I took a strategy course during graduate school – a group project with 4 other people. We were each responsible for one section of a research project. One of our members, we’ll call him Joe, came to every single meeting?but without his part complete. Not even a draft!
The team tried everything we could think of to get Joe?s input. We offered to work with him, to divide the work if he was too busy, to go over a draft with him, etc. We tried being supportive, strict, logical, you name it. We gave him reasonable deadlines, but farther out than the rest of us had. Joe was a great guy and had good ideas in other classes, so no one could understand why he wasn?t holding up his end of our particular project.
With deadlines looming, we started writing Joe?s section. Then our group?s mentor called a meeting. He?d met with Joe to talk about the issue. It turns out that Joe was too intimidated by the rest of the group to turn in anything!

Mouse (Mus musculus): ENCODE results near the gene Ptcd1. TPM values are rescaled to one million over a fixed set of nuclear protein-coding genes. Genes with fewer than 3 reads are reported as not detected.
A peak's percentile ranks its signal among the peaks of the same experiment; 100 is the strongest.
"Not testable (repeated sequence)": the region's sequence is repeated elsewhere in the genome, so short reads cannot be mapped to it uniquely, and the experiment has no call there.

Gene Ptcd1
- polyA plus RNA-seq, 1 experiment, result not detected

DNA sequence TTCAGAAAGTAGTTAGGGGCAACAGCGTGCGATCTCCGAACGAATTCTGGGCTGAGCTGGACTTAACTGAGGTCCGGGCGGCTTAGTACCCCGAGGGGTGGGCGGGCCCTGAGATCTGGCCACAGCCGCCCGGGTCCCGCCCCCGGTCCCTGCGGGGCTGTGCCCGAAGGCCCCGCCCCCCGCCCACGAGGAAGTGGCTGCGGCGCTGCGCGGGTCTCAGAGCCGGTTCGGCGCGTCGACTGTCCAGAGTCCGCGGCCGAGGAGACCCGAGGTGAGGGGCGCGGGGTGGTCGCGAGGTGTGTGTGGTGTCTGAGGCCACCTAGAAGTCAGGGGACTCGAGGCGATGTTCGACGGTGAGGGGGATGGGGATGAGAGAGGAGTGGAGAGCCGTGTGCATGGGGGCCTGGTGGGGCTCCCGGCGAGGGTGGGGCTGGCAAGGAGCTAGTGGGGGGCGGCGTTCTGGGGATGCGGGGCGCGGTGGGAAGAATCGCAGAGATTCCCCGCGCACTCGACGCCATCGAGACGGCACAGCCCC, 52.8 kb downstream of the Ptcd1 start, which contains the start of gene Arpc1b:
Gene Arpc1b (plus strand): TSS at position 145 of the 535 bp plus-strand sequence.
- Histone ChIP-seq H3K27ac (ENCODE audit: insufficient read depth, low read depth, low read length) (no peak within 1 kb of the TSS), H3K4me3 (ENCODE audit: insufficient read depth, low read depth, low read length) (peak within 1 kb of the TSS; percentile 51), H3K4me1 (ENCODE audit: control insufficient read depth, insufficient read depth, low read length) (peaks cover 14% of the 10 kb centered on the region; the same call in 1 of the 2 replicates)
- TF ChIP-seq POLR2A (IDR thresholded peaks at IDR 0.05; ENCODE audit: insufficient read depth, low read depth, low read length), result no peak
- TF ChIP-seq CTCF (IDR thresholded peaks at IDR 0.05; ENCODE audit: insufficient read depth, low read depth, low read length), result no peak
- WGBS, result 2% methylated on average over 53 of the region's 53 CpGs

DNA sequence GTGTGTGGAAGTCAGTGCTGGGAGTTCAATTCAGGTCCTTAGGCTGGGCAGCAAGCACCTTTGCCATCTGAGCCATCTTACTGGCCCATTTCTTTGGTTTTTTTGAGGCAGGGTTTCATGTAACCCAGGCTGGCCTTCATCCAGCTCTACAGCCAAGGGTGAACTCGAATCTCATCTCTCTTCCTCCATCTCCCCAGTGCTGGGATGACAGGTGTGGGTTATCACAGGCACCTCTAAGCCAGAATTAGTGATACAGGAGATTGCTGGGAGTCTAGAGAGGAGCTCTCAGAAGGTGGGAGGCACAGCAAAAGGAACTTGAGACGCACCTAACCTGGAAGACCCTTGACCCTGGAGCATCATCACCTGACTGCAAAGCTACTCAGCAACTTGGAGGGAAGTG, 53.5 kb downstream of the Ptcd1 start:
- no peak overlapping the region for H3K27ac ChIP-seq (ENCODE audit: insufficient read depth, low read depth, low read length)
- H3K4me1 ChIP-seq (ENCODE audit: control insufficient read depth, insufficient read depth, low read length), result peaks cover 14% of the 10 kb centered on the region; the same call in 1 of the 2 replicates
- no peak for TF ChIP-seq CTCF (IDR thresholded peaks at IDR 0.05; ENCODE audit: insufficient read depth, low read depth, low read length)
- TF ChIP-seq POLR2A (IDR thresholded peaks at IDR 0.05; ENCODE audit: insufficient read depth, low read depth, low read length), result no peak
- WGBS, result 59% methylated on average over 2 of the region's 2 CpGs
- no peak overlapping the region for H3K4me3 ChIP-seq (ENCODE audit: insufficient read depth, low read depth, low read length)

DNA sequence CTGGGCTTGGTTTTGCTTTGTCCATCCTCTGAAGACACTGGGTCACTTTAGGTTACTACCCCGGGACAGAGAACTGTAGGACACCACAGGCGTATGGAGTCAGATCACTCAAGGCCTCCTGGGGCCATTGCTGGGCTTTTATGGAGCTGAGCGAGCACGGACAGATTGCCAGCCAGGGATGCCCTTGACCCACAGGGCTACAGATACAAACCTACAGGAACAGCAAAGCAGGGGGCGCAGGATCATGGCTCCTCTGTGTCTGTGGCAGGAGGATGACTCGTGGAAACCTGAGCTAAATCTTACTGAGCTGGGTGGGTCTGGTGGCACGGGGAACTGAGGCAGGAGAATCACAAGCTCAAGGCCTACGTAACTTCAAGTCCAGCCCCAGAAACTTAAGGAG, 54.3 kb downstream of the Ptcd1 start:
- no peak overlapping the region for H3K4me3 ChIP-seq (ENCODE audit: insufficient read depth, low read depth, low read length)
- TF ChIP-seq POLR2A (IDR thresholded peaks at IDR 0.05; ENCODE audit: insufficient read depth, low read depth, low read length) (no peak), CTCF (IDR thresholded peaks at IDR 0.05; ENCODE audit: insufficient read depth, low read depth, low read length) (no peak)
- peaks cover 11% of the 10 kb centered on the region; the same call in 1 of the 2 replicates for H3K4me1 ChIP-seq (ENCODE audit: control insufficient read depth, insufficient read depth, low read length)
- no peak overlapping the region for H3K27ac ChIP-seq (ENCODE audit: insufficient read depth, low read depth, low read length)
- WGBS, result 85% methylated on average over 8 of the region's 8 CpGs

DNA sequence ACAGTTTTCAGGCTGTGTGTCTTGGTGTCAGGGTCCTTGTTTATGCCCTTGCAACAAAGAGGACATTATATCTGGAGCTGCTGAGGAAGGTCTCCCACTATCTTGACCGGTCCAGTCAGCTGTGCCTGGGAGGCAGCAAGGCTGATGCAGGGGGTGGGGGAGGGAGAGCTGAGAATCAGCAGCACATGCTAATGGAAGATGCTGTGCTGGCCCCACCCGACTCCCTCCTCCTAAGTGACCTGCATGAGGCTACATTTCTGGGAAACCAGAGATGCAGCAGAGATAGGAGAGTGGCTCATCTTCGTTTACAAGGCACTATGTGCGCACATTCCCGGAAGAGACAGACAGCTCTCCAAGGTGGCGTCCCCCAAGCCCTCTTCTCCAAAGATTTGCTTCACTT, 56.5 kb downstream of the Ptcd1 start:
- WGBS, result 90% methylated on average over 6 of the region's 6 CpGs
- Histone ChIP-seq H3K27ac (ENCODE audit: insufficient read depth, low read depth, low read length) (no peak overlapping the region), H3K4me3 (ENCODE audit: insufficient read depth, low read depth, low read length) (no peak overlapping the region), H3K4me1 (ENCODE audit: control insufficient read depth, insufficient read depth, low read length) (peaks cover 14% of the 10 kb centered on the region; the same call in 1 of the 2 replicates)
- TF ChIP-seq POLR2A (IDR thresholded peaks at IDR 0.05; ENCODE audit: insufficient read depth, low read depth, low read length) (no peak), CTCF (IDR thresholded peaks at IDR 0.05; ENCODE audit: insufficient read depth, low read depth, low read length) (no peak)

He sat at home, writing draft after draft?and could never bring himself to show it to us.
We sat there, stunned. Us? Intimidating? We explained to our
mentor that we?d tried everything we could think of to help Joe. He replied
that obviously, we hadn?t tried everything because we didn?t figure it
out; Joe still didn?t feel like he was smart enough to belong in the group.
That lesson has stuck with me for over 20 years. I still don?t know what else we could have done to help Joe feel part of the team?and that haunts me still.
When it comes to other human beings, no matter what you think,
no matter how hard you try to figure them out, there still may be something you?re missing. Never assume you know what is going on in someone?s mind. Recognize that, just as you find some people and groups to be intimidating, you may be intimidating to others, as well. The bottom line is to never give up on people. Keep trying, continue to be supportive, and work through issues. You?d want them to do the same for you.